NGE101 – Norgo wireless energy meter (part 3)

Before decoding the data from the NGE101, it was necessary to find out the duration of the pulses it sends. To do this I needed a small sketch that could output the exact duration of the received  pulses.

This is the code I came up with, it will print a stream of bits and there durations in microseconds.

uint8_t lastinput = LOW;
uint32_t lastinputat;

void setup()
  pinMode(2, INPUT);
  lastinputat = micros();

void loop()
  uint8_t input = digitalRead(2);
  if(input != lastinput)
    uint32_t now = micros();
    uint32_t dt = now - lastinputat;
    lastinput = input;
    lastinputat = now;
    Serial.print(input, 10);
    Serial.print(' ');
    Serial.println(dt, 10);

The output looks something like this:
1 1068
0 472
1 488
0 416
1 568

The durations were not as consistent as I had hoped they would be, so to get a better idea of what I was dealing with, I wrote a python gui application to graph the durations.

import wx 
import re 
import serial 
import sys 
import time 
import math 

WIN_WIDTH = 590 # pixels 

class TestFrame(wx.Frame): 
  def __init__(self): 
    wx.Frame.__init__(self, None, title='test', size=(WIN_WIDTH, WIN_HEIGHT)) 

    self.line_re = re.compile('([01]) *([0-9]+)') 

    self.ser = serial.Serial('/dev/ttyACM0', 115200*8, timeout=0.000) 
    self.last = None 
    self.recvqueue = '' 
    self.durations = [[0]*WIN_WIDTH, [0]*WIN_WIDTH] 

    self.panel = wx.Panel(self, size=(WIN_WIDTH, WIN_HEIGHT)) 
    self.panel.Bind(wx.EVT_PAINT, self.on_paint) 

    self.timer = wx.Timer(self.panel, 123) 
    wx.EVT_TIMER(self.panel, 123, self.on_timer) 

  def on_paint(self, event): 
    dc = wx.PaintDC(self.panel) 

    dc.SetPen(wx.Pen('red', 1)) 
    dc.DrawLine(0, WIN_HEIGHT/2, WIN_WIDTH, WIN_HEIGHT/2) 
    for i in range(0, WIN_WIDTH, 1): 
      if math.floor(t/0.001) != math.floor((t-DURATION_PER_PIXEL)/0.001): 
        dc.DrawLine(i, 0, i, WIN_HEIGHT) 
      elif math.floor(t/0.0001) != math.floor((t-DURATION_PER_PIXEL)/0.0001): 
        dc.DrawLine(i, WIN_HEIGHT/2-8, i, WIN_HEIGHT/2+8) 

    dc.SetPen(wx.Pen('black', 1)) 
    for i in range(WIN_WIDTH): 
      dc.DrawLine(i, WIN_HEIGHT/2+1, i, WIN_HEIGHT/2+1+self.durations[0][i])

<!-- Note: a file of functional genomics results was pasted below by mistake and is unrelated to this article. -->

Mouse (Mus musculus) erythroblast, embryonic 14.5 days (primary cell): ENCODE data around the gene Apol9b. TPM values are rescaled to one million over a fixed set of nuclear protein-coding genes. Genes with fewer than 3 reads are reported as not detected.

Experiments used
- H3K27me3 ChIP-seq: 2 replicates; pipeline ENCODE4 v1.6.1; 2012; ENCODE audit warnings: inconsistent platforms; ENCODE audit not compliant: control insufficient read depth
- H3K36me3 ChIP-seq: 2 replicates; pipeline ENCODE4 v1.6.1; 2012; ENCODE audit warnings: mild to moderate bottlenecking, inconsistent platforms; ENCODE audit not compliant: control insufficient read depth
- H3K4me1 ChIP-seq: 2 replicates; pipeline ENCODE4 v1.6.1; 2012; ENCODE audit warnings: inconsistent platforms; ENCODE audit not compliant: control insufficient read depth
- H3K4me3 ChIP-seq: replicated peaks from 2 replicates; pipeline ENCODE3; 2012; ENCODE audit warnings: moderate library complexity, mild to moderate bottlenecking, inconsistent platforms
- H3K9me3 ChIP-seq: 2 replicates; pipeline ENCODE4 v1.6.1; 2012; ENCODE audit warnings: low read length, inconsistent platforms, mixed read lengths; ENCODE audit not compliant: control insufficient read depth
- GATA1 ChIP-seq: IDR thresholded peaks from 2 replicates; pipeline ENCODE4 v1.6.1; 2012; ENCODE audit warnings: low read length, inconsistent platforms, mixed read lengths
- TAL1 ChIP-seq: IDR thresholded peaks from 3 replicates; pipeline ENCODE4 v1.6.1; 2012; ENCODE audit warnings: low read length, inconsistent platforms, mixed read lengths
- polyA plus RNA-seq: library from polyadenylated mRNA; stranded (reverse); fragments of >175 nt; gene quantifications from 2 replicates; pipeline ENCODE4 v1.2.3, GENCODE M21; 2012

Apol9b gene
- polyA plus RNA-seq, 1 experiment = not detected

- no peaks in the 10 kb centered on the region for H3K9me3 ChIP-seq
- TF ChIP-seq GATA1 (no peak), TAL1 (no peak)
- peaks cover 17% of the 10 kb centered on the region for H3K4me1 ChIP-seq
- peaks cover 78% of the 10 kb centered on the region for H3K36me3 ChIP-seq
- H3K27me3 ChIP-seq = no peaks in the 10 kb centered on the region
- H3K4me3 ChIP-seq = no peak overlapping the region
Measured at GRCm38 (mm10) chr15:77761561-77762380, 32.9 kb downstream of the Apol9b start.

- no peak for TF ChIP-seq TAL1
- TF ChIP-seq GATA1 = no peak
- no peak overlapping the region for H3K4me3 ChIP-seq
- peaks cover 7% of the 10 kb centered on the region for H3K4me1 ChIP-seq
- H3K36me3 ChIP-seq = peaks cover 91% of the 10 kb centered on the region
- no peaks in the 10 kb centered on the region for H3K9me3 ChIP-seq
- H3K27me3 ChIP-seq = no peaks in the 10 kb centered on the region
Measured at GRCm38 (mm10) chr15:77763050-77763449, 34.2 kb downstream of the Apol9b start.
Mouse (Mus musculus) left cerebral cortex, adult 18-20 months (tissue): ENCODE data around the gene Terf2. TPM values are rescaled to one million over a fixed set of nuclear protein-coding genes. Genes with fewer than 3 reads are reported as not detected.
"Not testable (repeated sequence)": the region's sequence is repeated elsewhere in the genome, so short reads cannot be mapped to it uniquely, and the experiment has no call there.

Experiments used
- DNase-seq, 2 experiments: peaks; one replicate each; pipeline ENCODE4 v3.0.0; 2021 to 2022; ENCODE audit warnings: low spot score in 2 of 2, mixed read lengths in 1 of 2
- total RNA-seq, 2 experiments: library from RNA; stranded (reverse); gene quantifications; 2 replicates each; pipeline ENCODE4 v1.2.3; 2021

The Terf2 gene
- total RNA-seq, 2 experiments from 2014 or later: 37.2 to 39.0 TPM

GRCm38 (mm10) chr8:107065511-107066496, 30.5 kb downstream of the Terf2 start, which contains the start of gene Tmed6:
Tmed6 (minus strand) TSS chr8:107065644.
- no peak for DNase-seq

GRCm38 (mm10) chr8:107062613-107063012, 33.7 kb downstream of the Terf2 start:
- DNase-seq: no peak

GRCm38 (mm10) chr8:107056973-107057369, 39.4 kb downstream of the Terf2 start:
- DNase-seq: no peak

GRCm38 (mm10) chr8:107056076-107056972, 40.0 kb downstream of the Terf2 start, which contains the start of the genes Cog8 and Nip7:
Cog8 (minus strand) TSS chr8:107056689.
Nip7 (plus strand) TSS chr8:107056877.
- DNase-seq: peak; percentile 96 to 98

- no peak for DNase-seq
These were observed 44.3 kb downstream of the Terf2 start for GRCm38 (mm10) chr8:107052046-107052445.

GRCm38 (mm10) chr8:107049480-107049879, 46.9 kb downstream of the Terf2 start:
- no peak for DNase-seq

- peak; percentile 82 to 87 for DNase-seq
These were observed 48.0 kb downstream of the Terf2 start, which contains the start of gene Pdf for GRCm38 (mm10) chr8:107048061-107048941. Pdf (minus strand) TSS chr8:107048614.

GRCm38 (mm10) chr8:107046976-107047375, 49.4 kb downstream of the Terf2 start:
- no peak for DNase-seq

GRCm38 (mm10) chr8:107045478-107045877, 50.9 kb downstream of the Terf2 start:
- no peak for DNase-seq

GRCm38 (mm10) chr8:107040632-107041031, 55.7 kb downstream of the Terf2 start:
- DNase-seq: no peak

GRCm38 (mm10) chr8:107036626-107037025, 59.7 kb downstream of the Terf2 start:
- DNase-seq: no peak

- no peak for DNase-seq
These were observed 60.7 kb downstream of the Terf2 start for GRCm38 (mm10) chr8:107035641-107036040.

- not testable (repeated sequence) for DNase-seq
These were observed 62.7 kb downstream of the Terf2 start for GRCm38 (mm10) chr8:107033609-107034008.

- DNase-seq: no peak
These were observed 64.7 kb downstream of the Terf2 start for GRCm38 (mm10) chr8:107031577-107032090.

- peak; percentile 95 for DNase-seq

dc.DrawLine(i, WIN_HEIGHT/2-1, i, WIN_HEIGHT/2-1-self.durations[1][i]) 

  def on_timer(self, event): 
    redraw = False 

    while True: 
      line = self.ser.readline() 
      if not line: break 
      m = self.line_re.match(line) 
      if not m: continue 

      bit = int(m.group(1)) 
      duration = float(m.group(2))/1000000.0 
      print bit, duration 

      self.durations[bit][min(int(duration/DURATION_PER_PIXEL), WIN_WIDTH-1)] += 1 
      redraw = True 

    if redraw: 

app = wx.App(False) 
frame = TestFrame() 


The result looked like this. The window covers a durations of 3 milliseconds, so there is a tall vertical line per millisecond.

It's now possible to see that the durations fall into 4 groups:

  • short high pulses (logic level 1) in the range 400-600 milliseconds.

  • short low pulses (logic level 0) in the range 300-500 milliseconds.

  • long high pulses in the range 900-1100 milliseconds.

  • long low pulses in the range 800-1000 milliseconds.

I suspect the difference in timing from the high and low pulses is because the sender has an extremely slow cpu, and it spends a few more cycles when sending a 1 than sending a 0. A bit of goggling suggest that 32.768 kHz is very common speed for low powered embedded micro controllers. At that speed, the time difference (0.15 ms) between high and low pulses are just around 5 cycles.

Visualizing the data as a pulse train, using __, _ for low pulses, and --, - for high pulses, a pattern start to revel itself. Here are 4 bursts of data:




The script used to print these pulse trains:

import serial
import sys
import time
serdev = '/dev/ttyACM0'
ser = serial.Serial(serdev, 115200*8)
def decode(bit, duration):
  if bit==1 and duration>=400 and duration<=600: return '-'
  if bit==1 and duration>=900 and duration<=1100: return '--'
  if bit==0 and duration>=300 and duration<=500: return '_'
  if bit==0 and duration>=800 and duration<=1000: return '__'
  return None
while True:
  line = ser.readline().strip()
  pulse = decode(int(line[0]), int(line[2:]))
  if pulse: sys.stdout.write(pulse)
  else: sys.stdout.write('\n')  sys.stdout.flush()
A examination of the pulse trains reveals that short pulses always come in pairs! This suggest that the data is likely to be Manchester encoded, or more likely Differential Manchester encoded. After applying a differential Manchester decoder to the data, we see some very promising patterns:
(100 ms delay)
(43 s delay)





The data is being send it bursts with around 43 seconds between them. In each burst there are two frames, separated by around 100 ms. As can be seen, every second burst have a longer frame than usual, the other bursts just appear to be repeating the same frame twice. The differential Manchester decoder:
lastshort = False
while True:
  line = ser.readline().strip()
  pulse = decode(int(line[0]), int(line[2:]))
  if pulse in ('_', '-'):
    if lastshort:
    lastshort = not lastshort
  elif pulse in ('__', '--'):
    if lastshort:
      print 'ERROR'
      lastshort = False
    lastshort = False
    sys.stdout.write('\n')  sys.stdout.flush()
That's it for now, next time I will try to make some sense of the newly discovered bits...

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